Economic recession and human behavior Essay Example | Topics and Well Written Essays - 4250 words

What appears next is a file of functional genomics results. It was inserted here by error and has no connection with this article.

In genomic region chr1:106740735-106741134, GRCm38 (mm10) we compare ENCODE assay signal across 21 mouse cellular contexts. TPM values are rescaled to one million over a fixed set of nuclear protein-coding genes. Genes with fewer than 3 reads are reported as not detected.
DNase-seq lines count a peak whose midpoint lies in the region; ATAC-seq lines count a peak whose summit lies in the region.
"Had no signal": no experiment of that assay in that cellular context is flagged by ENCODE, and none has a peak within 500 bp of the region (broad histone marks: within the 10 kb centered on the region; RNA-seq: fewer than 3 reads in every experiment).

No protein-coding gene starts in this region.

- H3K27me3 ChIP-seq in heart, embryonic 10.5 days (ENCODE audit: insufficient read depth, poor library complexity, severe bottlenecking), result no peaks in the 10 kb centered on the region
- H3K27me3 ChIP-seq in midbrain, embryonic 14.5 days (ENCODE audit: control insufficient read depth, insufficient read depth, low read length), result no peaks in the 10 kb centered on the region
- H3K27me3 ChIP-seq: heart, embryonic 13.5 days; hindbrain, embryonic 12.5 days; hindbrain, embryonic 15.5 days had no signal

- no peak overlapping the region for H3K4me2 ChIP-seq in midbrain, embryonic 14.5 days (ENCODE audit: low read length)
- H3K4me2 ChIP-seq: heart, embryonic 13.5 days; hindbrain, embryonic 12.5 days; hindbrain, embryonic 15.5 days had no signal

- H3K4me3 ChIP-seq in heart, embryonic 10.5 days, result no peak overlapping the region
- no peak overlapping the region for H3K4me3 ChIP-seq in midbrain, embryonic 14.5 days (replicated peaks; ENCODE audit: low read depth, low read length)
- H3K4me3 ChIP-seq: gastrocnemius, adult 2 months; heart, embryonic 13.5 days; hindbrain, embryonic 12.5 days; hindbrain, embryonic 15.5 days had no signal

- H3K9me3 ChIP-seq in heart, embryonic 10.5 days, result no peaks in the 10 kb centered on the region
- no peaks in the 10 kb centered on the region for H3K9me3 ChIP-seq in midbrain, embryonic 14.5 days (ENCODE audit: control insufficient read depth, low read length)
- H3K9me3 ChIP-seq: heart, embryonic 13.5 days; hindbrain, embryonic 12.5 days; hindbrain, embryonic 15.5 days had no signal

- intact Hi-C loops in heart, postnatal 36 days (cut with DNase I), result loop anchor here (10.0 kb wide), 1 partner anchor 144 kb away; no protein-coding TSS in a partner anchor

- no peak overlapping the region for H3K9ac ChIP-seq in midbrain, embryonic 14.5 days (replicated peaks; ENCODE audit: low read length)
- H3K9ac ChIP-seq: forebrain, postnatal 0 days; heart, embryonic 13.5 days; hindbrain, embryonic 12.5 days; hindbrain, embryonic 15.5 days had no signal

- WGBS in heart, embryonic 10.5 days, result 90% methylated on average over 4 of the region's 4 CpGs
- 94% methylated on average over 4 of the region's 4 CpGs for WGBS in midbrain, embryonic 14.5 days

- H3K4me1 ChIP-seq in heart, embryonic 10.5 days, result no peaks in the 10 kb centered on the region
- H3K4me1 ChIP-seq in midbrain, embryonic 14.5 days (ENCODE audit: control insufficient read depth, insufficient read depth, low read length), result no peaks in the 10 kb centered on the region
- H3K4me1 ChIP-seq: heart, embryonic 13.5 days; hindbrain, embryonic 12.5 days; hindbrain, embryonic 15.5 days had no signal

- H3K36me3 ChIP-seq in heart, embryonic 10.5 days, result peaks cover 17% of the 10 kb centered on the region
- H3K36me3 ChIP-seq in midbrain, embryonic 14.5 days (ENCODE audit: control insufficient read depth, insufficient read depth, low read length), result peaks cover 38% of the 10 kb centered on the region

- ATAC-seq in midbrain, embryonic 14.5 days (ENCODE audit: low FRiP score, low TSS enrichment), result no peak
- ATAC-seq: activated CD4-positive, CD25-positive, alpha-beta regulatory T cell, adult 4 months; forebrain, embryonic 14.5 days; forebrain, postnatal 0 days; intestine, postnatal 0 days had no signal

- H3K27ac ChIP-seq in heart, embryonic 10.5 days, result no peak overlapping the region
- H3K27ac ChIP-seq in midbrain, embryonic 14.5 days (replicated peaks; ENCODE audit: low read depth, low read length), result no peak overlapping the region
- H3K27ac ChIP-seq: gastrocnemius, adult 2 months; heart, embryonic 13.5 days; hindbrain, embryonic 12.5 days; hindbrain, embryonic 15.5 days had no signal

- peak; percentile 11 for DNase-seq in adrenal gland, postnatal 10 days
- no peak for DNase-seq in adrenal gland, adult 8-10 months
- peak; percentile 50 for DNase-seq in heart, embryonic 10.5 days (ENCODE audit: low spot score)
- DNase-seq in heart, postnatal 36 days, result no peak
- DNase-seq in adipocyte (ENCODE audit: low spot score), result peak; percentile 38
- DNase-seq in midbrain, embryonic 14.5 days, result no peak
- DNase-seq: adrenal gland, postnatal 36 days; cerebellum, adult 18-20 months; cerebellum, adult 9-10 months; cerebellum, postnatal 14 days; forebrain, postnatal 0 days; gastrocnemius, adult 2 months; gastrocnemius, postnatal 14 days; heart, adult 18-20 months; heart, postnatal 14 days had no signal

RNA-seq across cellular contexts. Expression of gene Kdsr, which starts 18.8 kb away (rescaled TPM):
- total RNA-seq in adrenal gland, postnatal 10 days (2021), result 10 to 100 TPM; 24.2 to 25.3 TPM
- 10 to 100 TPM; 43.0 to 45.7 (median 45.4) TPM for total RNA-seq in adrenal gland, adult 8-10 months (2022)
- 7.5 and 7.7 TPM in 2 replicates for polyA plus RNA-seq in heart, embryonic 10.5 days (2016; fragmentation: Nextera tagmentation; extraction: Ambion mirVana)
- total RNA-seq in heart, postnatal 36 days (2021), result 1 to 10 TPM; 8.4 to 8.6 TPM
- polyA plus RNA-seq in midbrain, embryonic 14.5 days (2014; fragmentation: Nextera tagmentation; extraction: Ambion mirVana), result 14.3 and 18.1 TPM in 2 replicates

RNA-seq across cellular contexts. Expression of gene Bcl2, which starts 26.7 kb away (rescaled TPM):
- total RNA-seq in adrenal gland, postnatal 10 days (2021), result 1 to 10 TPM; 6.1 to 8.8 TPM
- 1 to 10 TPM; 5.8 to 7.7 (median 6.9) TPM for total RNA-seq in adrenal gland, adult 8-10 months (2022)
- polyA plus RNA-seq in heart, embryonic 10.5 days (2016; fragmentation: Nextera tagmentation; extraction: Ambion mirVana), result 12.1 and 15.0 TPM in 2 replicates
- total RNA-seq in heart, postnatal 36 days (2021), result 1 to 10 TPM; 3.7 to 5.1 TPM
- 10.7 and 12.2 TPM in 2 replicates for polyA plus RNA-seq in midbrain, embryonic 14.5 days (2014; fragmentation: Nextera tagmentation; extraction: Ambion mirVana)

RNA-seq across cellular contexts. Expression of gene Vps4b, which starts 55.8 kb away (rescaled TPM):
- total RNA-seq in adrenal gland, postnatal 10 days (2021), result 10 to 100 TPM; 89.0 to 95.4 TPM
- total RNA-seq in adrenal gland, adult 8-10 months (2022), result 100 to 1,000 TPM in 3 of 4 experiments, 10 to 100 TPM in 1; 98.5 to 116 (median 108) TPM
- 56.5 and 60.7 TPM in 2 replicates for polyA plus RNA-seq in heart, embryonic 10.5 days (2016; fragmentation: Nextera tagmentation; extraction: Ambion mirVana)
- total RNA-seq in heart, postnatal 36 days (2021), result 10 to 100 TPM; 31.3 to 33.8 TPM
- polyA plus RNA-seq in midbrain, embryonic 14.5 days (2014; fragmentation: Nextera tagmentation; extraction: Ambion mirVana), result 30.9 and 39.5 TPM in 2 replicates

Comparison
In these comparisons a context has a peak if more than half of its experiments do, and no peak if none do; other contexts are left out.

Economic recession and human behavior - Essay Example Issues of survival will develop into reactions that are outside of social responsibility. As the economy turns downward and the financial life of members of society become increasingly more difficult to navigate, decision making becomes a confusing and difficult process. The desperation that develops when the bills are piling up and the creditors are calling can make changes in the way in which people attend to their values and personal ethics. As the job market dwindles and unemployment rises, the effects on the family become profound when housing and food become increasingly difficult to maintain. As well, increases are noticeable in domestic violence and in crime as desperation heightens emotion and lowers inhibitions. As an economic recession increases its effects on the population, taking jobs, homes, and personal identity when associated with a lifestyle, the ensuing desperation changes the way in which a culture functions and creates an unbearable tension in the dynamic of society. The term Recession refers to an economy that is not seeing growth. When two terms or more have failed to see growth, then the economy is considered in a recession. As well, when a rise in unemployment at 1.5% (Eslake) is felt and a diminished gross domestic product is experienced, these are the signs of recession. Depression is developed when a â€Å"significant and sustained downturn†(Eslake) is experienced. This is seen when a decline in the GDP is at 10% or more or when â€Å"a contradiction in real GDP lasts more than three or four years†(Eslake). An example of recession was seen in the 1980’s when the economy declined and widespread unemployment emerged. Depression occurred in the 1930’s and was marked by debilitating poverty spread throughout the United States. Unemployment and inflation contribute to the economic issues that arise during a recession. Unemployment is the percentage of people who are not employed but are looking for a